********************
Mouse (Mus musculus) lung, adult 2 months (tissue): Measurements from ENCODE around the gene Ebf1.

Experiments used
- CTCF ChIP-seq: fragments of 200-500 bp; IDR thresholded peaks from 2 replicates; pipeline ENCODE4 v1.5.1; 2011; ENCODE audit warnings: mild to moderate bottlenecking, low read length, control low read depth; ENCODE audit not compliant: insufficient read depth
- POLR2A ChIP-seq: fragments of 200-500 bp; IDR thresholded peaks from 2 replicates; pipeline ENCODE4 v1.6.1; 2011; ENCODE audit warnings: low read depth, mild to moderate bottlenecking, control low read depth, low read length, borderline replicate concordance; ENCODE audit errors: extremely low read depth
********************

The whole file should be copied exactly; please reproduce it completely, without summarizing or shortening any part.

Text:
Mouse (Mus musculus) lung, adult 2 months (tissue): Measurements from ENCODE around the gene Ebf1.

Experiments used
- CTCF ChIP-seq: fragments of 200-500 bp; IDR thresholded peaks from 2 replicates; pipeline ENCODE4 v1.5.1; 2011; ENCODE audit warnings: mild to moderate bottlenecking, low read length, control low read depth; ENCODE audit not compliant: insufficient read depth
- POLR2A ChIP-seq: fragments of 200-500 bp; IDR thresholded peaks from 2 replicates; pipeline ENCODE4 v1.6.1; 2011; ENCODE audit warnings: low read depth, mild to moderate bottlenecking, control low read depth, low read length, borderline replicate concordance; ENCODE audit errors: extremely low read depth